By ANTHONY PATRICK CERRETANI, NOV. 2015
Jason Alexander Byers is a soft-spoken and polite man - always choosing his words carefully and holding the doors for others entering a building. For Jason, his prime method of expression is through his artwork, culminating this fall with a solo exhibition of his newest series at Garis & Hahn in Manhattan. Anthony Patrick Cerretani – a writer, philosopher, painter and musician – is a friend of the artist and sat down with Jason Alexander Byers for a chat, leading up to his opening on November 19th.
Anthony Patrick Cerretani: How did you get into birds in the first place?
JAB: Well, it was similar to how I got into painting skyscrapers, just being around them and finding that inspiration. When I was living in Pittsburgh and it was going through a renaissance, I just watched the skyline get built up around me. It was similar with birds – every summer I’d go up to my grandparents’ place an hour north of Pittsburgh, and they had a bird feeder that attracted all these song birds. I would just sit at the window and watch them all, birds of all different colors, and that fascination with birds has stuck with me.
APC: You take these birds that often have brilliant colors, and make them monochromatic with tar – what made you decide to go that route?
JAB: It’s something that evolved from my tar paintings of skyscrapers. Using materials that are untraditional has always appealed to me, because I’m not a painter. For me, using a material like tar gets me closer to sculpture, where I started out. A lot of my work is monochromatic because I don’t see color as much as I see texture.
APC: Interesting, so texture is more important to you on the visual side of things. I see why you would be drawn to use tar.
JAB: It also came out of the images I saw of birds covered in oil after BP spilled in the gulf, and researching which birds were harmed the most from that. The first birds I painted in tar were arranged like targets, similar to my screen prints. For a long time I stuck to doing symmetrical pieces, but I had enjoyed painting the skylines and churches asymmetrically so I wanted to try the same thing with the birds. With both series, I like how they come out looking like maps, with all the jagged edges. But I keep the eyes simple, just perfect circles, and that connects back to the targets.
APC: Seems like it’s a natural sort of evolution from one series to the other, it’s your own aesthetics along with a research process on these subjects pulled from your life experience.
JAB: Yeah, and the research process might be the most fun part. That’s when I just close the door and zone out, focusing in on whatever I’m doing next. Sometimes I’ll have clippings all over my wall and if anyone happens to stop by, they tend to step back and scratch their head in disbelief.
APC: It’s clear there’s a lot of thought behind it, that you’re very invested in the work. Are there other artists you look to for inspiration?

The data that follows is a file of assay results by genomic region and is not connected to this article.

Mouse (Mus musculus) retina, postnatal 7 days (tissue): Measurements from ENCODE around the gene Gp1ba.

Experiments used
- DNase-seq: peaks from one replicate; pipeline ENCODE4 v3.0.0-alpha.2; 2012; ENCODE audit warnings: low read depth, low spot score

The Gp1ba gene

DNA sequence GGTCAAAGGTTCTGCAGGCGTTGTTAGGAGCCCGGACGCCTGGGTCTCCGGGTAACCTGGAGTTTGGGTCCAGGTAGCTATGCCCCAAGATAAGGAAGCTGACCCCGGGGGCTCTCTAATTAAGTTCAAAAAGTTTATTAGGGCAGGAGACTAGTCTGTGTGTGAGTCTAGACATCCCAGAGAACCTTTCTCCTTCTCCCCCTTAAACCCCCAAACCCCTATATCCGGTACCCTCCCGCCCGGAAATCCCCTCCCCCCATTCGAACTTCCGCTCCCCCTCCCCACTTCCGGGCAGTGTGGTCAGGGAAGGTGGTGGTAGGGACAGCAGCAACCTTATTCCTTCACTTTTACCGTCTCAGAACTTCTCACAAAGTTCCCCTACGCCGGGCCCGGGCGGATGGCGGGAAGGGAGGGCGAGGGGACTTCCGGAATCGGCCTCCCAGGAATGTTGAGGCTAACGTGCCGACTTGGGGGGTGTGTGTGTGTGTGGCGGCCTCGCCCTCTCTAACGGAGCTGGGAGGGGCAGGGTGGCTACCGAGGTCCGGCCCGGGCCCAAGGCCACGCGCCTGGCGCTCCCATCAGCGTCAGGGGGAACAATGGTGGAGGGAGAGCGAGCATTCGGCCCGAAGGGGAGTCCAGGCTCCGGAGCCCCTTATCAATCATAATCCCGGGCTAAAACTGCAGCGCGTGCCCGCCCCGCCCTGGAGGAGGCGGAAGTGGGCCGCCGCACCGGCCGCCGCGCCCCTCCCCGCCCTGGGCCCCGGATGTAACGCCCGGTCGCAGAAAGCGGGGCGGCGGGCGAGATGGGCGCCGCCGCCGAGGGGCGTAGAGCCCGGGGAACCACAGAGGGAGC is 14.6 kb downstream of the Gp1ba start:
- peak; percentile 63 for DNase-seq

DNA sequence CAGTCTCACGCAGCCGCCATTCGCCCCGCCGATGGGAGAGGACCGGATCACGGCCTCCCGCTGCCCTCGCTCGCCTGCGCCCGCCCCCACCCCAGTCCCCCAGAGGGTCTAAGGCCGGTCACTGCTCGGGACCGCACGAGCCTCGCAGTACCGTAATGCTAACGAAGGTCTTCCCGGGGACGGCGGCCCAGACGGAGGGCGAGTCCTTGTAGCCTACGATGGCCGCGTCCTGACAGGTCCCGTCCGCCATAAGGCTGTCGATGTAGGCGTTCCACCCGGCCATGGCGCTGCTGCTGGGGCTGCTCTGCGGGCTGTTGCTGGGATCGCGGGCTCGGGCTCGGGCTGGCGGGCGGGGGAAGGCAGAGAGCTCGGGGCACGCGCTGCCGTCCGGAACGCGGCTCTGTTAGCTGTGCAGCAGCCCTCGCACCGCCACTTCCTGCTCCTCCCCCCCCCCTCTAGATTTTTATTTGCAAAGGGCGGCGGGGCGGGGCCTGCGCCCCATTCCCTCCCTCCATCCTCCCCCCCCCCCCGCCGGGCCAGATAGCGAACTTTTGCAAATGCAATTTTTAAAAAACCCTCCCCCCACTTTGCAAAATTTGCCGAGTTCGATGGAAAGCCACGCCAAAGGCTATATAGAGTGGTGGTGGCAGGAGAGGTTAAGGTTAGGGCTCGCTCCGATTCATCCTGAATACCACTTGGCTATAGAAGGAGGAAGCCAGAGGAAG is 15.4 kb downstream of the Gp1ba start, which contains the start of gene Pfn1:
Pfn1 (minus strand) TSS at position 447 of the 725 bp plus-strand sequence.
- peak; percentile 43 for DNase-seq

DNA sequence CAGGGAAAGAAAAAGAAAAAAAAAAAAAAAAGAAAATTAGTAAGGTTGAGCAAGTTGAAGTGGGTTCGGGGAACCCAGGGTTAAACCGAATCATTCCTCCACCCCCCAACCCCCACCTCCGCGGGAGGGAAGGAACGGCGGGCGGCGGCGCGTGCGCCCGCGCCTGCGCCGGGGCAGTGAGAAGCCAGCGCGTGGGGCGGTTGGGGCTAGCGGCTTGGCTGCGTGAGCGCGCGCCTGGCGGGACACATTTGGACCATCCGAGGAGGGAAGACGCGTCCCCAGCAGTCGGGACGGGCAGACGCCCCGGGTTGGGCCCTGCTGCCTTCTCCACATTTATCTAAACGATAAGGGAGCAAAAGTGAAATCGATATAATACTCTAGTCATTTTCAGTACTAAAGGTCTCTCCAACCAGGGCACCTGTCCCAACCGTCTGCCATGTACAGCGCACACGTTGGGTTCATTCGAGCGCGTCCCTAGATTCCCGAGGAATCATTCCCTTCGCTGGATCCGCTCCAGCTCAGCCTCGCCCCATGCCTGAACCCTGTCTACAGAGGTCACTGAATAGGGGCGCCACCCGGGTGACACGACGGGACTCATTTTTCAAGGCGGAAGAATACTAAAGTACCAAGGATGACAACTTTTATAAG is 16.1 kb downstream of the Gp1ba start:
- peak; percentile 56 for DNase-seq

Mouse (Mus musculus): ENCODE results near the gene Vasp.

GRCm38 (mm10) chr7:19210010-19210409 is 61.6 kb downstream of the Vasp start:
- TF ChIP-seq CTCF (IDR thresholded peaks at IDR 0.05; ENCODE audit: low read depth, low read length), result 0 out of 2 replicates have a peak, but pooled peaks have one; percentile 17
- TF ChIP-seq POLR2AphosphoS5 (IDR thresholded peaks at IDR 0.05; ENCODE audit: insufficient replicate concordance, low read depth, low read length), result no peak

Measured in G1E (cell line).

JAB: I would say Lee Bontecou’s steel & canvas sculptures were a big inspiration. Nancy Grossman’s leather head sculptures. Louise Bourgeois, Kenneth Noland, Victor Vasarely, early Frank Stella...
APC: So you have the influence of untraditional materials, and the geometrical side that comes through in your targets. Once you’re ready to get to work, how hard is it to actually make one of the tar paintings?
JAB: It’s a process, you know, I take my time on the research and doing drawings, studies with pens, and then once I figure out the pieces I want to paint, I basically just go into manufacturing mode, and bam, bam, bam! A one-man assembly line.
APC: Or like you’re a chef prepping the kitchen. Except the ingredients are a little more toxic... do you work on these outside because of the fumes?
JAB: I was working outdoors for a little bit, but the rain kept messing it up. One of them actually – it hadn’t rained for days, and out of nowhere a single raindrop comes down and lands directly in the center of one of the bird’s eyes. So that piece was ruined. It just wasn’t safe, I had to take it back inside.
APC: Do you think you’re going to stick with using untraditional materials in your work going forward?
JAB: I’ve been messing around with paint here and there, just because I never really have, but I’ve been working with tar for a long time now and I don’t plan on stopping. Even when I was getting sick from the fumes, I was like, “I can’t have this – this is what I do!”
APC: There was no moment where you wanted to give up and walk away from the tar. Do you think it relates to your environment as well – living here in the city?
JAB: Definitely. When I rediscovered tar as a medium after several years away from it, I was standing in the middle of a street and I noticed a church down the street that caught my eye. Then I looked down and realized I was standing on freshly
paved tar, somewhere on First Avenue I think, and it just kind of hit me in that moment.
APC: You never know when that spark will hit you.
JAB: Yeah. The city influences me in so many ways though. I keep very busy, I’m constantly moving. And I think being in this environment helps me continue to do that nonstop. Just to look out my bedroom window and see the Chrysler Building –
that’s a dream come true. So I don’t really see myself anywhere else. WM
Anthony Cerretani is a self-taught visual artist, musician, and avid conversationalist. He grew up in the finger lake region of New York in the village of Waverly. Currently, he lives in Brooklyn, painting and making music that he hopes will inspire others of all ages to keep creating and living the life you love.
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